Israeli Prime Minister Benjamin Netanyahu has been urging U.S. President Donald Trump to recognize Jerusalem as the capital of Israel, a step strongly opposed by the Palestinians, international community and in particular, Jordan.
The Israeli prime minister has been seizing one opportunity after another, denying the legal rights of the Palestinians and turning his back on all international laws.
“Things we could only dream of, but now we have the opportunity to realize them,” he said.
Why not? He has the backing of Trump at every step he is taking in blocking any chance for a viable Palestinian state in the future.
The so-called Middle East peace plan, unveiled last January by Trump, gave a green light for Israel to declare sovereignty over all of Jerusalem, as well as settlements and other territories in the West Bank.
The Trump proposal has been rejected by the Palestinians, most Muslims and the Arab world as it denies east Jerusalem from being the capital of a future Palestinian State, cedes large swaths of the West Bank to Israel and puts forward a set of near-impossible conditions for Palestinians to meet.
New building plans
Just weeks after the controversial so-called peace plan was released, Netanyahu announced plans to build thousands of new homes in a part of Jerusalem that the international community holds as the capital of a future Palestinian state.
Israel’s Ministry of Housing submitted a building plan to the Jerusalem Municipality for the construction of 9,000 housing units at the site of the old Qalandia/Atarot Airport, northeast of Jerusalem, the first such project in the city in more than 20 years.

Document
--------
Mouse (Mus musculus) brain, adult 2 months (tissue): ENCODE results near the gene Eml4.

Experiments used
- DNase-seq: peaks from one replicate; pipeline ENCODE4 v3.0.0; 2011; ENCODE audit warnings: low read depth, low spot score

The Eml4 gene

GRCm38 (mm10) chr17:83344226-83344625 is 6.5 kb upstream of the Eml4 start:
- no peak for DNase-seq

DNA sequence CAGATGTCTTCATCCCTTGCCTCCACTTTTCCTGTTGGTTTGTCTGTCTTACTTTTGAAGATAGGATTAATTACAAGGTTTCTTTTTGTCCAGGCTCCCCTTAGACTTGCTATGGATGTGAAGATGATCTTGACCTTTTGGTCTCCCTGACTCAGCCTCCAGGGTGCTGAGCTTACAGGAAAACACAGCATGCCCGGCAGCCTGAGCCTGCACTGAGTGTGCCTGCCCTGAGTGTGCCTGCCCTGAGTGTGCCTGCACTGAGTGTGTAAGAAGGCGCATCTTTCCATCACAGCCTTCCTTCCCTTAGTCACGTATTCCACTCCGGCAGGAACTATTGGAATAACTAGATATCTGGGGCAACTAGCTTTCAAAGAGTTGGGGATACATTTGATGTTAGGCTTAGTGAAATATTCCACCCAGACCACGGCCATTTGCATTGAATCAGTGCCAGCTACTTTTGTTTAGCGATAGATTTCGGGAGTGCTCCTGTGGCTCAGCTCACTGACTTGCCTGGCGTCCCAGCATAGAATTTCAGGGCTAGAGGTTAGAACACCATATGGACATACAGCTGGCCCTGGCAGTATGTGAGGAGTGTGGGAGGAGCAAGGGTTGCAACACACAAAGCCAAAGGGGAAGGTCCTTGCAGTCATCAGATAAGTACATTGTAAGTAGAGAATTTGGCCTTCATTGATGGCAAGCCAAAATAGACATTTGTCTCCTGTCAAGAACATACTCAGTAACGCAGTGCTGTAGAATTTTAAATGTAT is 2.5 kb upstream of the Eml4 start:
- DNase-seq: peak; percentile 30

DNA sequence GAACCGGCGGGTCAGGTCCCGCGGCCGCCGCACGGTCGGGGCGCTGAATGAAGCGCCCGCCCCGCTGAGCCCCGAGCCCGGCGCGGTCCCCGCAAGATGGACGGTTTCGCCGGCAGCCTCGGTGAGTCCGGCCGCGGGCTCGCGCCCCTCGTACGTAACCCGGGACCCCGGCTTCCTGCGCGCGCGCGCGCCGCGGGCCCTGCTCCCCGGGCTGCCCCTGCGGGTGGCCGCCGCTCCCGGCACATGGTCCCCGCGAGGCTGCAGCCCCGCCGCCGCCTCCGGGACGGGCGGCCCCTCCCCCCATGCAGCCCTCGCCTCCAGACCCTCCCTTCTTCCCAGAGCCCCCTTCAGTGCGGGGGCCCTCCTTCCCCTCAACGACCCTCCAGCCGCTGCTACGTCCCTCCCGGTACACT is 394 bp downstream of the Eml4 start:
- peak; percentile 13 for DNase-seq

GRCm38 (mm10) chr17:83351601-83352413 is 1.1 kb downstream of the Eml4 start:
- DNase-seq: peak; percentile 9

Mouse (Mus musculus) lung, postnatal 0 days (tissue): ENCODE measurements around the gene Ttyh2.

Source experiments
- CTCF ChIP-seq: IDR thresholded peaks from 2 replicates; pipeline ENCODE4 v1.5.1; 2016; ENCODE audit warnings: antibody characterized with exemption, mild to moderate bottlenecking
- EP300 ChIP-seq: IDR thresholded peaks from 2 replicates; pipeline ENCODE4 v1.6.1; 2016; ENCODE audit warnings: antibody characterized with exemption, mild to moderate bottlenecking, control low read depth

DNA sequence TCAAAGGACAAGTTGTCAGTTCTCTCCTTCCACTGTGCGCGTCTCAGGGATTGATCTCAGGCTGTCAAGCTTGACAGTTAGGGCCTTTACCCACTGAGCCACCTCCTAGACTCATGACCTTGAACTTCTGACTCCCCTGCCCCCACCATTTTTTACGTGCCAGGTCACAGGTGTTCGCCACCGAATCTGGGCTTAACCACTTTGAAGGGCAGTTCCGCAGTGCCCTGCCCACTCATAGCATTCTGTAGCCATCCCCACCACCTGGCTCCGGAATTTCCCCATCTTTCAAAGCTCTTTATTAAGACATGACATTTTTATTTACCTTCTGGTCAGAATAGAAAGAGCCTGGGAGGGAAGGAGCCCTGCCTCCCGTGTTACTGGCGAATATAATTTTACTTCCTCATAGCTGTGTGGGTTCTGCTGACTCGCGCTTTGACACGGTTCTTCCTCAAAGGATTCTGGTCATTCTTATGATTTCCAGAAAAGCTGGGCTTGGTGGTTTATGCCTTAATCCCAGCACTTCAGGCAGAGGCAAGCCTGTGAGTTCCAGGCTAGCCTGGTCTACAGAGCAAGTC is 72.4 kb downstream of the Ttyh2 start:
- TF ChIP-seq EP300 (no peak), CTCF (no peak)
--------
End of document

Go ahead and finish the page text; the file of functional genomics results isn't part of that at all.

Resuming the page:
Atarot is on the eastern side of Israel's separation barrier and appears to be envisioned as Palestinian land according to the Trump administration's plan. The U.S. and Israeli administrations are still in the process of establishing a joint committee to map out Israel's annexation of parts of the West Bank, in accordance with the Trump plan despite Palestinian rejection.
The filing of the construction plan is the first step in an approval process that is projected to take years before it receives final confirmation. If it is ratified and the housing units are built, however, it would be the first new settlement in east Jerusalem since a previous government of Netanyahu built the Har Homa settlement near Bethlehem in 1997.
The leftist Peace Now accused Netanyahu of wanting to “strike another deadly blow to the prospect of a two-state solution” and claimed that the planned construction “drives a wedge in the heart of Palestinian urban continuity between Ramallah and east Jerusalem, thus preventing the establishment of a viable Palestinian state with its capital in east Jerusalem.”
“Netanyahu is dragging Israel into a reality of a binational apartheid state and is putting the Zionist enterprise in jeopardy,” Peace Now charged.
Details of the plan emerged a day after Israel's transport ministry approved a controversial proposal to extend a train line from Tel Aviv into Jerusalem's flashpoint Old City.
Jordan, the custodian of Muslim holy sites in Jerusalem, blasted the proposed rail extension as "a flagrant violation of international law."
More and more annexations
In another move, just days before the third national election in less than a year in which the Israeli right-wing leader was seeking to shore up backing from settlers and their supporters, Netanyahu told his voters he was moving forward with a plan to build some 3,500 homes in the settlement of Ma'ale Adumim in the E-1 area of the West Bank, a project frozen after wide international criticism.
"I have given instructions to immediately publish for deposit the plan to build 3,500 housing units in E-1," Netanyahu said, using an administrative term for the first phase of a planning process.